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Construction planned for Brownsville Highway

To help increase the salmon run this fall, the Port of Brownsville and the Steel Creek Organization for Resource Enhancement (SCORE) volunteer program are joining forces to make some big changes.

Beginning Monday, Aug. 20 until Friday, Sept. 28, Brownsville Highway near Glud’s Pond will be closed for road crews to replace two culverts running under the highway. The scope of the project is to reconstruct the Steele Creek steam channel to eliminate barriers and increase fish passage.

The Port of Brownsville was one of the largest supporters, pledging $50,000 toward the project, next to SCORE which donated $10,000.

“(The project) is for a good cause,” said Port of Brownsville Port Manager Jerry Rowland. “I can’t say enough about about salmon restoration ... it’s a great thing.”

Prior to the construction project, Rowland said volunteers from SCORE would have to carry the salmon across the street to place them in the culvert. Since 1996, SCORE has been transporting adult Chinook, coho and chum salmon on the South Fork of Steele Creek from the culvert to the stream bed so they could make the distance to continue upstream. The transporting has been done under the guidance of the Washington State Department of Fish and Wildlife.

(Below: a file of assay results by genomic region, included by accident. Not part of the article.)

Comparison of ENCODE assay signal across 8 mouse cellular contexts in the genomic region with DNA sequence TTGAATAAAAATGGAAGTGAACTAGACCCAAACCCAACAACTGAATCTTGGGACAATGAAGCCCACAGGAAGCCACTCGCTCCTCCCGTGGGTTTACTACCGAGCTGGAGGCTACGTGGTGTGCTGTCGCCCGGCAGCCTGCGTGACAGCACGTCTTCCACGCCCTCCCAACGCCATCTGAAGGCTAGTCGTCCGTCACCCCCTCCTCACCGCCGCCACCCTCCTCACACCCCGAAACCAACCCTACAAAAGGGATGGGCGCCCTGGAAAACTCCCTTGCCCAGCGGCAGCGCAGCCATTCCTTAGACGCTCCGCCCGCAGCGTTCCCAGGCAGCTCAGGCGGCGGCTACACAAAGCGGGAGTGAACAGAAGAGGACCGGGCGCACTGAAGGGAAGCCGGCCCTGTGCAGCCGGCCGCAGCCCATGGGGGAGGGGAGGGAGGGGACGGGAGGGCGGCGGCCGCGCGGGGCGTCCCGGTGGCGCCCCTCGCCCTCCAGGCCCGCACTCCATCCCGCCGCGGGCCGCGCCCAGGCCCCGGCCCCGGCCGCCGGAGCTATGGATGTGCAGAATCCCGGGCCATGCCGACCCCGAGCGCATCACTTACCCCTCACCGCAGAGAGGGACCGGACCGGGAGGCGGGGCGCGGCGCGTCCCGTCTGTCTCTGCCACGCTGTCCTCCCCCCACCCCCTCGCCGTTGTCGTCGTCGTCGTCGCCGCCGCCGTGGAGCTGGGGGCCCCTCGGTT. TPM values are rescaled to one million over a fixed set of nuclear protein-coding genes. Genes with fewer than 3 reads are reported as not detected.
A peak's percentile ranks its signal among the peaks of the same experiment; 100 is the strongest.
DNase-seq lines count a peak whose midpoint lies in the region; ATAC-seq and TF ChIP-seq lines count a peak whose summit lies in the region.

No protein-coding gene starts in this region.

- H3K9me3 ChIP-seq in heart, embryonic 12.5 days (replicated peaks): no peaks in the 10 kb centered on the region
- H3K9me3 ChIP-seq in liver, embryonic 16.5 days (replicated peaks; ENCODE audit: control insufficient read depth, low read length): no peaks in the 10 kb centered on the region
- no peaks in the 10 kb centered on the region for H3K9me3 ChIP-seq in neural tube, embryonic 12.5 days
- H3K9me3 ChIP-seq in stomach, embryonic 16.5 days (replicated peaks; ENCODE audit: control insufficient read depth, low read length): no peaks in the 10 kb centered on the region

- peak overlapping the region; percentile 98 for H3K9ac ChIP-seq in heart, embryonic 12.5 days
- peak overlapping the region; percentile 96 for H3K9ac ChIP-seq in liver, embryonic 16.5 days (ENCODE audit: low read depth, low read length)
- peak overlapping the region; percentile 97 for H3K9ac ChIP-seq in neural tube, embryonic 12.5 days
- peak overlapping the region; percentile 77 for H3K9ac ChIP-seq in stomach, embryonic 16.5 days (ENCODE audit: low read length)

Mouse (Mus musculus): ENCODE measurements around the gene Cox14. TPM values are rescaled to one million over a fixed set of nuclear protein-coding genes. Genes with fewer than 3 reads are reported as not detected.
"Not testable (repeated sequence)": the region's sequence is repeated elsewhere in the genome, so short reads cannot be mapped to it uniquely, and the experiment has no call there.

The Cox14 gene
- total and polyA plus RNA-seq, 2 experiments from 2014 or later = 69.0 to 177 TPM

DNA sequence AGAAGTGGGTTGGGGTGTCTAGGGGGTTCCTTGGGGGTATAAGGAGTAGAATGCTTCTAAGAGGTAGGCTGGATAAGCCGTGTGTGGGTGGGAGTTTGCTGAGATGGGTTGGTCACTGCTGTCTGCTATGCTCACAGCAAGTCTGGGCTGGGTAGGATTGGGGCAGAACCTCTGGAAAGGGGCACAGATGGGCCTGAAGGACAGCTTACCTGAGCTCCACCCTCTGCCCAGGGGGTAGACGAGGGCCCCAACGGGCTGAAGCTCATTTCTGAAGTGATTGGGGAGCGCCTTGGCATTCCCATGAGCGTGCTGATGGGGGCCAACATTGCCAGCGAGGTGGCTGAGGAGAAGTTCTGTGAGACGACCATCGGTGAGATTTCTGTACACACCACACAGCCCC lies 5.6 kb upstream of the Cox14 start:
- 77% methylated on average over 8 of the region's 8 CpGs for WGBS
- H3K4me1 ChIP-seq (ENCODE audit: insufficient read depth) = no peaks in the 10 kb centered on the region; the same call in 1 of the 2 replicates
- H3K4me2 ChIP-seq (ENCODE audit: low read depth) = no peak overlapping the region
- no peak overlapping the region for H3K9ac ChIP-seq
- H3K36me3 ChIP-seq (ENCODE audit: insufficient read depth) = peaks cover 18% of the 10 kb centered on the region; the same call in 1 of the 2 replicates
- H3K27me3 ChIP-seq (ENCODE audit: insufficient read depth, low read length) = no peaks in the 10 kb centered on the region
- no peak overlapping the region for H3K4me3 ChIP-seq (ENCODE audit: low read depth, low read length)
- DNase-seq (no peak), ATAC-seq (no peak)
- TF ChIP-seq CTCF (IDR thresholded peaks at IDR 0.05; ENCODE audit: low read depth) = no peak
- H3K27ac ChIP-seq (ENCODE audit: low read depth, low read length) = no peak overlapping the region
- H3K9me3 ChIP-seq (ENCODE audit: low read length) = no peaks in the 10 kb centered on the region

Ron Ross, a volunteer with SCORE, said they hand-carried the fish until the state granted permission for them to put in a fish trap to more efficiently help them upstream.

“They kept extensive records on the type and numbers of fish (they transported) ... I don’t know of any other volunteer program that has gotten as involved as they have,” Rowland said.

The project will include re-grading the stream bed and replacing both culverts that run under the Brownsville Highway. Determined by the Washington State Department of Fish and Wildlife, the two culverts needing replacement are presenting a complete barrier, hindering chum and coho salmon runs as well as sea-run cutthroat trout.

“What they’re doing is lowering and grading the upstream stream bed to make it work with the downstream stream bed,” Rowland added. “It’s a great use of our resources to help these people.”

The project is slated to be completed by the salmon run in the fall. Although the closures of the highway will create headaches for drivers, Rowland said the Brownsville Marina will be accessible via Illahee or Paulson roads.

“(The construction) will totally resolve the bypass issue,” Ross said. “It’s getting done so that’s a benefit ... it’s been a long project but it’s been good.”

The total project costs are estimated at $1.6 million. The Salmon Recovery Funding Board will pay $830,000 to the project, Kitsap County Public Works is paying $752,000 toward the project.

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